• I would say that if you’re saying that the Canadian corporate rate should equal the maximum of either the U.S. rate or the optimum Canadian rate, you’re definitely arguing that the U.S. should dictate corporate tax rate.

    Adopt a strategy of taxing our corporations abroad like the U.S. and Japan do sounds like it’s probably a good idea. But I don’t see why a low Canadian corporate tax rate is such a bad thing.

  • Erin, deferring federal corporate tax reductions for a few years makes a lot of sense given projected federal deficits over the next five years. This would reduce the Treasury transfer effect in the short term at least.

    In the long term, though, isn’t the flip side of the Treasury transfer effect a competitive boost to domestic vs. American-owned businesses? If we end up with (say) Metro or Loblaw having a competitive advantage over Wal-Mart, is that all bad?

  • This is a great piece of research. The blather about corporate tax rates needing to be reduced conflicts with the reality that the U.S. government is the winner when Canadian governments set corporate rates below U.S. rates.
    I hope the NDP raise this in the House. And the Globe should be doing an editorial, right?

  • It is always amusing to listen to those who would never encourage beggar thy neighbour types of currency devaluations push for just that in terms of corporate tax rates.

    I suppose if one is working with a purely negative definition of liberty it makes sense.

  • If lower corporate tax rates (on profits) lead to more greenfield investment in plants, offices, machines and jobs, then there is a case to be made. But, if lower tax rates simply lead to more leveraged buyouts (CanWest, anyone?), unfocused acquisitions (Nortel, anyone?) or derivatives trading (hey, let’s have a lot more CDO’s, shall we?), then what’s the point? Taxes are not theft, they are simply back-to-work legislation for capital.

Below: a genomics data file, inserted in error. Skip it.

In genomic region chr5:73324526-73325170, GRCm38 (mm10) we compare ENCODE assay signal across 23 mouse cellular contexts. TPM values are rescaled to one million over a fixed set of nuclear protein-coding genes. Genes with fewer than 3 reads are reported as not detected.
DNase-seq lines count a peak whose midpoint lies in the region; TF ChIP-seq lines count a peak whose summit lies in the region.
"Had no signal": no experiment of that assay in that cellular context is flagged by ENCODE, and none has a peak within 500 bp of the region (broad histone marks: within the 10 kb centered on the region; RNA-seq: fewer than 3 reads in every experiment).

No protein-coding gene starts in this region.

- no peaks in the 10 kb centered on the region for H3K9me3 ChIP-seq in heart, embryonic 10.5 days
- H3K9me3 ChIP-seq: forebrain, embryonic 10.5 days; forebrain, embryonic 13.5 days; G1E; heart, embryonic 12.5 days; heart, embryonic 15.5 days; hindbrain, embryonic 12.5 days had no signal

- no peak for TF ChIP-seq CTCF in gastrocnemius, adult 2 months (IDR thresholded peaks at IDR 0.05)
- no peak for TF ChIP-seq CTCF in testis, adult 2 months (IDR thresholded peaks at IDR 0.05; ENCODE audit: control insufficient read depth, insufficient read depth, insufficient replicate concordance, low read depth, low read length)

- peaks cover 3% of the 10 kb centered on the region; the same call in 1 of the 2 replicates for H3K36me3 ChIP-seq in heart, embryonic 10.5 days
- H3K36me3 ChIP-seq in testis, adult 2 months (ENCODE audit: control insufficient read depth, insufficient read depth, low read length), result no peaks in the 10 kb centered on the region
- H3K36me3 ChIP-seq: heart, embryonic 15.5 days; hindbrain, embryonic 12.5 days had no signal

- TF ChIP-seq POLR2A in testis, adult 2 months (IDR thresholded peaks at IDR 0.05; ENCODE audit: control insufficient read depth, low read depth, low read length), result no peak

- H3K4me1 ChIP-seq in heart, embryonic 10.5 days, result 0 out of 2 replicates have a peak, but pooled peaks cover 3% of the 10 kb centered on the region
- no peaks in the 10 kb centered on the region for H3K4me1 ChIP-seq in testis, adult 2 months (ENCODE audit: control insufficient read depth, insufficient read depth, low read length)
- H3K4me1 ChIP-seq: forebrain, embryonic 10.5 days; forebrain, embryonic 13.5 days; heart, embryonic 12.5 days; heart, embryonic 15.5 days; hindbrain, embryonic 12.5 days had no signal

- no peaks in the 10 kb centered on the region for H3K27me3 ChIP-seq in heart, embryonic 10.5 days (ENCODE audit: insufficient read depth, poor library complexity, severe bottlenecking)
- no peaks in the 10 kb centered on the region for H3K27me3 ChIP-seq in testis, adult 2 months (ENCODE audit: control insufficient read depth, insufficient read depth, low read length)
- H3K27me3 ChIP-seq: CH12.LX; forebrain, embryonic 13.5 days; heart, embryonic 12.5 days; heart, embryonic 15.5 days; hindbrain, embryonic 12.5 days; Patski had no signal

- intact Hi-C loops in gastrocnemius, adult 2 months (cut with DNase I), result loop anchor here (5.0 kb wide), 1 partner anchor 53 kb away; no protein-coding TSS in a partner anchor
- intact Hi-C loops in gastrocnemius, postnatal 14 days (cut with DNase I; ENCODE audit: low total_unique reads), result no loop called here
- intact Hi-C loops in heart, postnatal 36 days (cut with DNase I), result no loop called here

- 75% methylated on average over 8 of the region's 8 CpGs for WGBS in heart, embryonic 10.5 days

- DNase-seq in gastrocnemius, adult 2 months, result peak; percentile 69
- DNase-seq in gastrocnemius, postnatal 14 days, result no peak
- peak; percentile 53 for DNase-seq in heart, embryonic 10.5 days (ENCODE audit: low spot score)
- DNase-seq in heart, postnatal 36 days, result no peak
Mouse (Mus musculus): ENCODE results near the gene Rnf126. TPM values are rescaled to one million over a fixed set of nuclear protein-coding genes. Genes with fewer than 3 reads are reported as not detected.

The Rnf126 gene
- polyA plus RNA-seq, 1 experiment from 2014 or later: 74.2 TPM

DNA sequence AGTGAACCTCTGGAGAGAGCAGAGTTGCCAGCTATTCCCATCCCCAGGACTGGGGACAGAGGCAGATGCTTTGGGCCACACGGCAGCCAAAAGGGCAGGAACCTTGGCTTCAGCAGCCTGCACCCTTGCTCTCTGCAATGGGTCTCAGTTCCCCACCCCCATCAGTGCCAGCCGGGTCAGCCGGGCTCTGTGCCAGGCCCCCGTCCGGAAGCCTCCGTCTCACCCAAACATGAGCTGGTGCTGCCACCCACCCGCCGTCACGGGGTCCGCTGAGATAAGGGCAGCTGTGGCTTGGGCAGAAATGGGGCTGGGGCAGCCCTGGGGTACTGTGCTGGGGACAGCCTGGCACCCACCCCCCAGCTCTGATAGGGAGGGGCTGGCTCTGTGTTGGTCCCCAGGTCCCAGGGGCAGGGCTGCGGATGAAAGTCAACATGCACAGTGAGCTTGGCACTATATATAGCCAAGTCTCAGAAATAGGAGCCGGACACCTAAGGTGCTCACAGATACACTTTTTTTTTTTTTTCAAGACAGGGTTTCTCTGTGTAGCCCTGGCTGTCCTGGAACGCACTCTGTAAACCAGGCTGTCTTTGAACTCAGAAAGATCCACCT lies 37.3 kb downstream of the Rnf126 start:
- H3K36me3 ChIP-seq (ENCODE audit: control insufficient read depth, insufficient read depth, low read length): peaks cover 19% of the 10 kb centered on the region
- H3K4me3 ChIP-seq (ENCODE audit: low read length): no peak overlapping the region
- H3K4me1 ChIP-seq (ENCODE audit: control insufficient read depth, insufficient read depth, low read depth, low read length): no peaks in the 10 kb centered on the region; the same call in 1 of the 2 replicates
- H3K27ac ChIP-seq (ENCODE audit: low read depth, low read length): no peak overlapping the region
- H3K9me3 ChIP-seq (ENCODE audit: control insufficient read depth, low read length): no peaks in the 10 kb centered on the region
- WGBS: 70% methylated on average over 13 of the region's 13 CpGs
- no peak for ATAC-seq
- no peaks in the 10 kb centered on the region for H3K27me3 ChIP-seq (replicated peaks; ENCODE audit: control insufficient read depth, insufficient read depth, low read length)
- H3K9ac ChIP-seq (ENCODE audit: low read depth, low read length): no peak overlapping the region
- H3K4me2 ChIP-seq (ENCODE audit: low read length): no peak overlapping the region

• The Truth about Canadian subsidiaries of foreign corporations is that unless they are stupid, they don’t pay any Canadian Tax ever. How? Many simple schemes, but here’s just one:
    – the parent company ‘buys’ the land and buildings used by their wholly owned Cdn. subsidiary who is a ‘separate entity’ in law.
    – the Canadian operation then ‘leases’ the assets back from their parent company at many times more than the normal going price for similar assets.
    – on paper the Canadian subsidiary makes no profits, because they are paying such high rent
    – the money is thus funneled to the U.S. or wherever the holding company wants through their labyrinth of related companies: to a location where these enormous profits can be offset by government loopholes;
    – example: donating some of the profits to a University, which is actually doing research that will be co-owned and to the advantage of the parent company.

  • Nice piece Erin. I hope it gets picked up by the mainstream media

  • Note that the just-released KPMG survey shows that the U.S. is the outlier on corporate tax rates: Canada’s rates are closer to the OECD and EU averages.

  • Thanks for the link.

    The U.S. and Japan may be outliers, but they are also the largest bases of multinational corporations.